AAP urges introduction of federal firearm laws, improved access to mental health services
THURSDAY, Dec. 20 (HealthDay News) -- Responding to the Dec. 14 tragic shooting in Newtown, Conn., the American Academy of Pediatrics (AAP) has expressed a willingness to work together with the government to ensure the health and safety of children, according to a letter written from the AAP to President Obama.
Thomas K. McInerny, M.D., president of the AAP, on behalf of the 62,000 AAP members, urged the President to place the health, safety, and well-being of children as the primary national focus required to prevent gun violence.
In the letter, the AAP expressed a willingness to work with the administration, Congress, and state governments to protect children. They suggest introduction of federal firearms legislation, including banning assault weapons and promoting strict gun safety policies. They urge the federal government to work toward improving access to the necessary services for the mental health and development of children and teenagers. In addition, children and families exposed to violence should have access to a medical home and community support. In every community, strengthened health systems should help foster childhood resilience and strong families. Finally, to reduce the detrimental exposure of children to violence, the AAP recommends that a national dialogue be established.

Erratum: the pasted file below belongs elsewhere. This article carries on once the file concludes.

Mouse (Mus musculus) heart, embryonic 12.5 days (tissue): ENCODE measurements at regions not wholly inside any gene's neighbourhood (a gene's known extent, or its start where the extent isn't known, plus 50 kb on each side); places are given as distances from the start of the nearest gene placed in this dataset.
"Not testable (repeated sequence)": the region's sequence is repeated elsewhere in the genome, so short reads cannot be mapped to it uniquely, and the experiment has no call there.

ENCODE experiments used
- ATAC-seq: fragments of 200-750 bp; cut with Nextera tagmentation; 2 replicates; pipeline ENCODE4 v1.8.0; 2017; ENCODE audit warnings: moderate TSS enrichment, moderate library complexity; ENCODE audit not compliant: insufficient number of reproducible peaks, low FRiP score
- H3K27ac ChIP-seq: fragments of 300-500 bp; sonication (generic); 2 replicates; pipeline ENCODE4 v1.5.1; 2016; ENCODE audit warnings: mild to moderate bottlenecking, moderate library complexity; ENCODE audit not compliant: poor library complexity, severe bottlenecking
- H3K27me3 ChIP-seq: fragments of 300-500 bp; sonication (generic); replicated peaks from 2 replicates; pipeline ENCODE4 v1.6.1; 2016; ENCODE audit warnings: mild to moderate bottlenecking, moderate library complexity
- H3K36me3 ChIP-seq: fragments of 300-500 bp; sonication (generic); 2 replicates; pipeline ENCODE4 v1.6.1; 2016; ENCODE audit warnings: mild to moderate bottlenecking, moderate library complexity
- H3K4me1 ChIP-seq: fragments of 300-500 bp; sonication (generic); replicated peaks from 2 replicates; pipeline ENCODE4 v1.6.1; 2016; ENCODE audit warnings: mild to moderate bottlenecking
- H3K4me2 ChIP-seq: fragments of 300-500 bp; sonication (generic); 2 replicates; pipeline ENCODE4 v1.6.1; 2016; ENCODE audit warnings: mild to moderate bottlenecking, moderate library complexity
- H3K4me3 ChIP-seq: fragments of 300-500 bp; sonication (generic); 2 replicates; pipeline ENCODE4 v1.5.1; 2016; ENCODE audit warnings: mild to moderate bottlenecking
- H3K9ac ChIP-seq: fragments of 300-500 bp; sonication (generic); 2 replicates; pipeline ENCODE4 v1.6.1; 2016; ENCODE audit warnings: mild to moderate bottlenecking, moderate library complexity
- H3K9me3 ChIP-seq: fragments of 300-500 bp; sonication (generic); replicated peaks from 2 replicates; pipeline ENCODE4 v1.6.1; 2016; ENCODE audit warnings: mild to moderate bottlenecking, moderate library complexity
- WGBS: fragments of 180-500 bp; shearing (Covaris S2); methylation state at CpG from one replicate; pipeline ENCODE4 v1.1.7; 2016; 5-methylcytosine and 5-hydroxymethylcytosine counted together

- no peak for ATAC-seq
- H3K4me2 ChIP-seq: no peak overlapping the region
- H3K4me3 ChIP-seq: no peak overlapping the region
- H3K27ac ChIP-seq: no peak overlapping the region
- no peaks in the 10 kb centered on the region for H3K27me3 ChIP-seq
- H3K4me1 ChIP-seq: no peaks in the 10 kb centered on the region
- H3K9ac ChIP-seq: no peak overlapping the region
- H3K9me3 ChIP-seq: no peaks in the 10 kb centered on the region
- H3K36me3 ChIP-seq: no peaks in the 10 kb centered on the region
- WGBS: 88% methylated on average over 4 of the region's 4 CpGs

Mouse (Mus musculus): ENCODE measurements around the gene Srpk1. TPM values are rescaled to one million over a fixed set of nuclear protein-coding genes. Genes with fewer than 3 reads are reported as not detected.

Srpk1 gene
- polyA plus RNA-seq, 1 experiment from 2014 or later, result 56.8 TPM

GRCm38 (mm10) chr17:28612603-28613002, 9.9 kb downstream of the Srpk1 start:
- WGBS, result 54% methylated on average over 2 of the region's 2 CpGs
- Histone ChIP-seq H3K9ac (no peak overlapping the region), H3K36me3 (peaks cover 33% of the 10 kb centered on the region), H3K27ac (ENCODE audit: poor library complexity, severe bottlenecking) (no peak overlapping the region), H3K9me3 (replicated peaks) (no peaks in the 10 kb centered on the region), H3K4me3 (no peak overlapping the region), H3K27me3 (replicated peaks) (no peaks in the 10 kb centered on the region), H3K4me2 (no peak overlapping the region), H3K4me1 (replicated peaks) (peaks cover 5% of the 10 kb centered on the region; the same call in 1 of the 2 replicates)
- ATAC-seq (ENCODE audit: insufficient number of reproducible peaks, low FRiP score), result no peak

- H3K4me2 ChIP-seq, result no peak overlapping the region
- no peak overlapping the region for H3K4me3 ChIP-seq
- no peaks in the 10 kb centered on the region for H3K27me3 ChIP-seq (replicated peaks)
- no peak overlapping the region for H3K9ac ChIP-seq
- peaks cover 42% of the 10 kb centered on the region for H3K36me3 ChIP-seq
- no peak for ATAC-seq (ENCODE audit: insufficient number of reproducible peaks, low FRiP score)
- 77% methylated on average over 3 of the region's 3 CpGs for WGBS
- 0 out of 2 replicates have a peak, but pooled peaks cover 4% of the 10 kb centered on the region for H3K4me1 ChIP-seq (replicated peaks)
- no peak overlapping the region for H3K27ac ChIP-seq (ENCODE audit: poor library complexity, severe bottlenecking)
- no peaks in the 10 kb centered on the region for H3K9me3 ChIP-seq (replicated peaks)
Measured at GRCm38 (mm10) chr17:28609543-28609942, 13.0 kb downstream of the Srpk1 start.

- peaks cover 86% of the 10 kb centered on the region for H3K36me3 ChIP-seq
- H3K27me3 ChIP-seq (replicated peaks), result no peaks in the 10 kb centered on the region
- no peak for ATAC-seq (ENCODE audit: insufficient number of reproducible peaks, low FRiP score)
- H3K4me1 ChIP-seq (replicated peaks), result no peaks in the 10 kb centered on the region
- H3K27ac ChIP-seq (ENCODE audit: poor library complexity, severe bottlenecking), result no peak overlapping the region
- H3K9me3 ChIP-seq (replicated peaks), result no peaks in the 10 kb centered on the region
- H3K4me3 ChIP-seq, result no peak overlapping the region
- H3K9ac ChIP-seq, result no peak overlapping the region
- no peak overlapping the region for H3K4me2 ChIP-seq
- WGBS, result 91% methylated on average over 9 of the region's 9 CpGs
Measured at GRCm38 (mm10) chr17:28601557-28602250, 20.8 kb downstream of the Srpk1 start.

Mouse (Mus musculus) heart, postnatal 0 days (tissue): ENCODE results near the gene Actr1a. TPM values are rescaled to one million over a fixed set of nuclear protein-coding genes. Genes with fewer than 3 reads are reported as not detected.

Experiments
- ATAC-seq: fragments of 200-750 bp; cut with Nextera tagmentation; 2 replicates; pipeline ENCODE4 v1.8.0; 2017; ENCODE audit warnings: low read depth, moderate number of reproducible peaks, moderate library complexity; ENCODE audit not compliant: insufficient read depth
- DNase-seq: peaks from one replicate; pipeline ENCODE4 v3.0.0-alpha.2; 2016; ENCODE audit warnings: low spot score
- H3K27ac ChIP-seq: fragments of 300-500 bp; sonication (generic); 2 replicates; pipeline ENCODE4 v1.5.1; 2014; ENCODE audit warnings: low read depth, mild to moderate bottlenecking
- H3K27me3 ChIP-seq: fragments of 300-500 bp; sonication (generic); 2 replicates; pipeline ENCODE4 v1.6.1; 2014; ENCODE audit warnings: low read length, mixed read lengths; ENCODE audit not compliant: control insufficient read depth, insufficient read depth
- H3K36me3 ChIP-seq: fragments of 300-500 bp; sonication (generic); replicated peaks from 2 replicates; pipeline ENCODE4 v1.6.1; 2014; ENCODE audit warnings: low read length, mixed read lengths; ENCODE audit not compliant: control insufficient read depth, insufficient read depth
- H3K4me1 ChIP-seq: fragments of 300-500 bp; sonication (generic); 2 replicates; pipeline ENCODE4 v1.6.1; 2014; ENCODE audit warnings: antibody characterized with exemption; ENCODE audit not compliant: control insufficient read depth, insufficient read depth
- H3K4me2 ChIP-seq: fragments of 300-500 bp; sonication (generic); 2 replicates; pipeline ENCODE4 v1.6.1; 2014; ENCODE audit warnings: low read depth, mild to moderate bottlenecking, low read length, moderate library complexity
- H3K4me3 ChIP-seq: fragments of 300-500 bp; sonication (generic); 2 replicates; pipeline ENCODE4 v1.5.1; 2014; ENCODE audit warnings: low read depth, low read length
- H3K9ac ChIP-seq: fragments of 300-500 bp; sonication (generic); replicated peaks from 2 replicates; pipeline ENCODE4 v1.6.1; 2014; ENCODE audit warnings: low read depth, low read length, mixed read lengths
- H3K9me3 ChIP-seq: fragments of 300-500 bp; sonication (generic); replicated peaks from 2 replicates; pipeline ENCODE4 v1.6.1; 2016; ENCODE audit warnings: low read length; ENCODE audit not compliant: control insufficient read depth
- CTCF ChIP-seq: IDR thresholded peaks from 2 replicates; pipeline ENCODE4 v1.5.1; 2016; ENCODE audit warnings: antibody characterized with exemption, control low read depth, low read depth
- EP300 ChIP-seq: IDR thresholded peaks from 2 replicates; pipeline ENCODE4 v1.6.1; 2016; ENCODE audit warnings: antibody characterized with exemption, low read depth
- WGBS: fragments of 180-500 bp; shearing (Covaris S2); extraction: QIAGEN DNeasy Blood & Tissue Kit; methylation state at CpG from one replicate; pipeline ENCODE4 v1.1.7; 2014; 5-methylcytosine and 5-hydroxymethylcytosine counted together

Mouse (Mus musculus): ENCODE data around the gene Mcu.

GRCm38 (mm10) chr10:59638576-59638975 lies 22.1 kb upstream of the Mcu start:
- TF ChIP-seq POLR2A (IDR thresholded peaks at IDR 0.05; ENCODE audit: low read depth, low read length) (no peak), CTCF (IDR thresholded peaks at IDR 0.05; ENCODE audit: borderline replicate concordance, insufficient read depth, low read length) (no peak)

"As pediatricians, we believe that children deserve a safe environment in which to grow and learn," McInery said in a statement. "These incidents are always horrific, but the fact that young children were the victims in this case makes us even more passionate about trying to prevent such tragedies in the future."